The sudden death of Phil Hughes following a neck injury has shocked the entire cricket fraternity. The young and dynamic left-handed batsman would have played many other matches for his country had fate not intervened. Phillip was knocked unconscious by a bouncer during a Sheffield Shield match at the SCG (Sydney Cricket Ground) on 25 November, 2014.
The 25 year old batsmen made his Test debut in 2009 and ODI in 2013 and was known for his lovable character, boisterous nature, and an unorthodox batting technique. His one day debut in 2013 amazed the cricket world when he scored a century and double centuries back to back, the first to be secured by any Australian player. He rose to fame in his second test match where he scored a century in both the innings and became the youngest player to have such a feat.
Strange though it may sound, but Hughes kicked off his first-class cricket with the same Sheffield Shield competition that he was currently playing for and got hit .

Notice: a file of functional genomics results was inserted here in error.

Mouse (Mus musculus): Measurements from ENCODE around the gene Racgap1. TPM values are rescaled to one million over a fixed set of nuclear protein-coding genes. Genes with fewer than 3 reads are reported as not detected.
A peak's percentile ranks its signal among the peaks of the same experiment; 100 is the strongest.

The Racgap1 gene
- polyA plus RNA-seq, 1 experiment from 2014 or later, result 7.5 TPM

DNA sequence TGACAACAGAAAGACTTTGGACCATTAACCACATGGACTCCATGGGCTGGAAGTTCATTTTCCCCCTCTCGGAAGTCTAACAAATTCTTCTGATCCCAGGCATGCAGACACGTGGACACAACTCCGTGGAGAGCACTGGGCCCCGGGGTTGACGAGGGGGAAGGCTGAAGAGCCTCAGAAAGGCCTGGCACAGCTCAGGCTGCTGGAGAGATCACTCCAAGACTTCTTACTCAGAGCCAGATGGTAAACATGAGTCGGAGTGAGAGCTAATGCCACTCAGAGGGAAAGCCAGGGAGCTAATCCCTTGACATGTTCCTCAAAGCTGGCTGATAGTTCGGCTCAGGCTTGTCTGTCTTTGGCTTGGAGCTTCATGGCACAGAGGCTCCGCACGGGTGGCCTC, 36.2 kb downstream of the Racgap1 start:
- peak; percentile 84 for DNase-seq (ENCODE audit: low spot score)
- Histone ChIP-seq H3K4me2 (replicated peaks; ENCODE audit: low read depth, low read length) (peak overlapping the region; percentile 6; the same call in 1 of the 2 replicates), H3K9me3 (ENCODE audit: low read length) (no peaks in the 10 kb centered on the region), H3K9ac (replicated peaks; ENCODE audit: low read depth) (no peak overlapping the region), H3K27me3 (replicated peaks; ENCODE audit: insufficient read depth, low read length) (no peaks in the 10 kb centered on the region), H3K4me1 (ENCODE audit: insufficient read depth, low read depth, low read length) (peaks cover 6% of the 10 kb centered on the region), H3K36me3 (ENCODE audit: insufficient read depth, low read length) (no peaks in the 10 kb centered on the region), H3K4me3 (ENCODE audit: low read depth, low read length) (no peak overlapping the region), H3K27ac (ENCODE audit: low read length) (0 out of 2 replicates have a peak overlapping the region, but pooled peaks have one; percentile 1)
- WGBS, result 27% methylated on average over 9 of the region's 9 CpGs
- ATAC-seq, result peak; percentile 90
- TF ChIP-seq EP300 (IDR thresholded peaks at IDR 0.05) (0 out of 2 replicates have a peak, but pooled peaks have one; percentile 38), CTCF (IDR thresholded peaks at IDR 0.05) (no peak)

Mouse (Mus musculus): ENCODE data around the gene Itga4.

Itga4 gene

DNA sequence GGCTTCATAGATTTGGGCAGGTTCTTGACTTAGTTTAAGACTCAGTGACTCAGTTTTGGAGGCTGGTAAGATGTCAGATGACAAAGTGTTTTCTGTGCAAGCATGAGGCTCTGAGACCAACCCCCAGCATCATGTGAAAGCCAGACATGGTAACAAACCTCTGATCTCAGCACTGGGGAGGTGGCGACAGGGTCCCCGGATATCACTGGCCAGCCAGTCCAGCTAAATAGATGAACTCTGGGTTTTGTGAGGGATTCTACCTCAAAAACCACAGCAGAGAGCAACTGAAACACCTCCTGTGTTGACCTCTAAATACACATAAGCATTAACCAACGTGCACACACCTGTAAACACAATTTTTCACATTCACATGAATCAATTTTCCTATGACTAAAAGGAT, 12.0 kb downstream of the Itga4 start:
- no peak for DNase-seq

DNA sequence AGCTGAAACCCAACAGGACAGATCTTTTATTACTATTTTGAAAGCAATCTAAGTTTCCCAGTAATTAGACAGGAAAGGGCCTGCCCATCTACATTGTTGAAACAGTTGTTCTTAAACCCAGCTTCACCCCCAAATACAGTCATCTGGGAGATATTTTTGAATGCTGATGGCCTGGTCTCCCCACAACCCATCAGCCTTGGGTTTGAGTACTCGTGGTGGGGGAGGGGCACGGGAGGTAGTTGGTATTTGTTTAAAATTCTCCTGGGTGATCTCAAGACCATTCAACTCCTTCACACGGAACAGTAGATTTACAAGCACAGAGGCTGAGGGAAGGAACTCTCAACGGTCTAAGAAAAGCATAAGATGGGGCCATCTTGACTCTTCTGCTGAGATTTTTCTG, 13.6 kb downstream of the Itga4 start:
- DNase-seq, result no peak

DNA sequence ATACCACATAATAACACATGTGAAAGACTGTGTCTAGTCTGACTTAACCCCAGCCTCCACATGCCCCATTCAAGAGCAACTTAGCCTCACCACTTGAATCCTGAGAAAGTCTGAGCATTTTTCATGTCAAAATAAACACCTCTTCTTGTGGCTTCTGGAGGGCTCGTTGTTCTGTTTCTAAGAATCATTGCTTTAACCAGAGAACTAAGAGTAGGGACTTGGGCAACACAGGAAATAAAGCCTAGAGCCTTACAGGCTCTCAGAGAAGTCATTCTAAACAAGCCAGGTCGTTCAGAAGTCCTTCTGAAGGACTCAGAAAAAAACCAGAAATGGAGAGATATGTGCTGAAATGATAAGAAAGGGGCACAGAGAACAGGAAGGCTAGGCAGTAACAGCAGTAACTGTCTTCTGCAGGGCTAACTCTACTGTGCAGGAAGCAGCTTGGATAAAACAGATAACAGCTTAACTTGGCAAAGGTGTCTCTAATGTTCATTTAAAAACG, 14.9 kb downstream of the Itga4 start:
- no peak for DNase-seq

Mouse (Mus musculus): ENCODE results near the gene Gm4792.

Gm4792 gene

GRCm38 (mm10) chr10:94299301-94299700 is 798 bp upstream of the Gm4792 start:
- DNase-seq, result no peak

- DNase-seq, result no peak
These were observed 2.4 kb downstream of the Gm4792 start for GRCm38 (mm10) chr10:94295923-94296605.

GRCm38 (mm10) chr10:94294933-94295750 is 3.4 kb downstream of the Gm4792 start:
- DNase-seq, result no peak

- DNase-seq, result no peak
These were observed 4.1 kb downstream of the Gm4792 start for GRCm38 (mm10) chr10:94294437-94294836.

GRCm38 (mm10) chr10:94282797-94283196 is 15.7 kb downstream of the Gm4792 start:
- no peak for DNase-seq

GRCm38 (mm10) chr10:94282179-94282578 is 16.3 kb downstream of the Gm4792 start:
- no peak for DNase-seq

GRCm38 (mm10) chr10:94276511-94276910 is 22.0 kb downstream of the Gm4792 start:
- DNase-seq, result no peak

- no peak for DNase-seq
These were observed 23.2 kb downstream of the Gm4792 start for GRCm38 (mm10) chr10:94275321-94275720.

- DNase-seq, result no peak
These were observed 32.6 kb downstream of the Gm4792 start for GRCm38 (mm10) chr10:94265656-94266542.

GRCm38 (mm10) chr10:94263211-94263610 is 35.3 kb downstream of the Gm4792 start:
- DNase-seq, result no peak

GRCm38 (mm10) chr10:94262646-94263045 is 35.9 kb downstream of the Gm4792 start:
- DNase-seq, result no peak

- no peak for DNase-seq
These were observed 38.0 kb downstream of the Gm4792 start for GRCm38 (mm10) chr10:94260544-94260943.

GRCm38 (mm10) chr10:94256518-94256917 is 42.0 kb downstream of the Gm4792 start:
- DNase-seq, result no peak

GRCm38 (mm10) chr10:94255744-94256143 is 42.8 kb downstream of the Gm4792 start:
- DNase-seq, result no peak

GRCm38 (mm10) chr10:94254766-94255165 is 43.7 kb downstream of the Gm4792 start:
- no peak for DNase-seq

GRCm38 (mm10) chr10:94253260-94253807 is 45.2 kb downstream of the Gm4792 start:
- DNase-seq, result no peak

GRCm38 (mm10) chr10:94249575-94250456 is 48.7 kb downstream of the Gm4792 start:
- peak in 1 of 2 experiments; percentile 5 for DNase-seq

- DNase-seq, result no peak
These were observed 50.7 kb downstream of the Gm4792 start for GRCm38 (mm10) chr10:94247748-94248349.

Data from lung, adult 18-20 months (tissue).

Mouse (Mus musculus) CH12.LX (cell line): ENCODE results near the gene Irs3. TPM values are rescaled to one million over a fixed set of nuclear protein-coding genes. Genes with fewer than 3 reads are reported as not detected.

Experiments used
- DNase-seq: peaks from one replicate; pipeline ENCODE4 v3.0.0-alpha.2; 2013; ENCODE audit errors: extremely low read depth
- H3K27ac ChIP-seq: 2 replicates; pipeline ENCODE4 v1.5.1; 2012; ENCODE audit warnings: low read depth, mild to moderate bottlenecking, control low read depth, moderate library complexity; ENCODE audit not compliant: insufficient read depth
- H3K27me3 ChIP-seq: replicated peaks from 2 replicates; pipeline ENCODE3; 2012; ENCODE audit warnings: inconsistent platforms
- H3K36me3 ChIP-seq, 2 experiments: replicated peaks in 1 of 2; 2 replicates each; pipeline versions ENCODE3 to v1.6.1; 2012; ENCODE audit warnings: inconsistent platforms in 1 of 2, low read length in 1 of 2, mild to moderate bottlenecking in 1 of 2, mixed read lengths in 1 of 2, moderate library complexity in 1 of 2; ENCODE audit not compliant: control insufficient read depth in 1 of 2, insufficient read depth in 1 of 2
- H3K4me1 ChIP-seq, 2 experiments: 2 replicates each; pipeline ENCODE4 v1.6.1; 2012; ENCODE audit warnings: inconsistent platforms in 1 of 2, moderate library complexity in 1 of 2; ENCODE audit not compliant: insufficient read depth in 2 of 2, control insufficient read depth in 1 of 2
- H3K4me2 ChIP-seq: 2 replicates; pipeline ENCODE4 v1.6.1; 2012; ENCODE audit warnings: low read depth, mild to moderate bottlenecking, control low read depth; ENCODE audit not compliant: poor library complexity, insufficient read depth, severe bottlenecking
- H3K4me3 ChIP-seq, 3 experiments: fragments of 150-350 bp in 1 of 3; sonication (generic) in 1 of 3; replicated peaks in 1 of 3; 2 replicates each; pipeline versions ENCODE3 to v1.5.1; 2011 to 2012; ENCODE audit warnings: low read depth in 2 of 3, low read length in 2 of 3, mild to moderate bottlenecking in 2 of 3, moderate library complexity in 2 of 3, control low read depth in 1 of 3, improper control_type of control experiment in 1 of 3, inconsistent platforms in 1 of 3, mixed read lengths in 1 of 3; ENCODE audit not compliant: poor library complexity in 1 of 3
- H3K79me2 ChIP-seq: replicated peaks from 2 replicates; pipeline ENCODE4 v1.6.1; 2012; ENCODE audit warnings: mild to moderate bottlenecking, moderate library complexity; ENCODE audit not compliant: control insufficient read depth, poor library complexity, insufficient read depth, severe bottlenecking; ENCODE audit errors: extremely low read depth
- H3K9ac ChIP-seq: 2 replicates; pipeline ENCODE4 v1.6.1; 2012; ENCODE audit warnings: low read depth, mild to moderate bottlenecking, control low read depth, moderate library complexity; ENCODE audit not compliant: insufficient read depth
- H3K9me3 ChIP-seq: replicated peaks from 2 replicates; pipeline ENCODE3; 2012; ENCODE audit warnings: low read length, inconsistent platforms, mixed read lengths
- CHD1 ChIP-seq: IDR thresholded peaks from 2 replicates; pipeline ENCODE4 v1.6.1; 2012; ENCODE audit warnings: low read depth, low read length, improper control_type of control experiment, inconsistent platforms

From the 26 test matches and 25 ODIs that he played, he scored 1535 and 826 runs respectively.
Similar kinds of injuries has taken place in the past for a multitude of players. For instance, Bill Woodfull, another Australian player who played for both, Victoria and Australia was once hit in the heart from a delivery by Harold Larwood. The reason why Woodfull’s incident came first to my mind is because of the famous reply that he gave to the England team’s manager Pelham Warner when he visited the dressing room to express his remorse. What he said was:
“I don’t want to see you Mr. Warner. There are two teams out there. One is trying to play cricket and the other is not”.
There is no relevancy whatsoever of this incident to the one in Phil’s.
The game has certainly some highs and lows. This is the same game that is responsible for the hay days of many players. However, it is extremely unfortunate to see someone go like this. Still, nobody can be blamed here. Fate plays its part and it is we humans that get to suffer. Children play Cricket, but it is certainly not a child’s play.
PS: R.I.P Philip Hughes. Deepest condolences to his family and friends.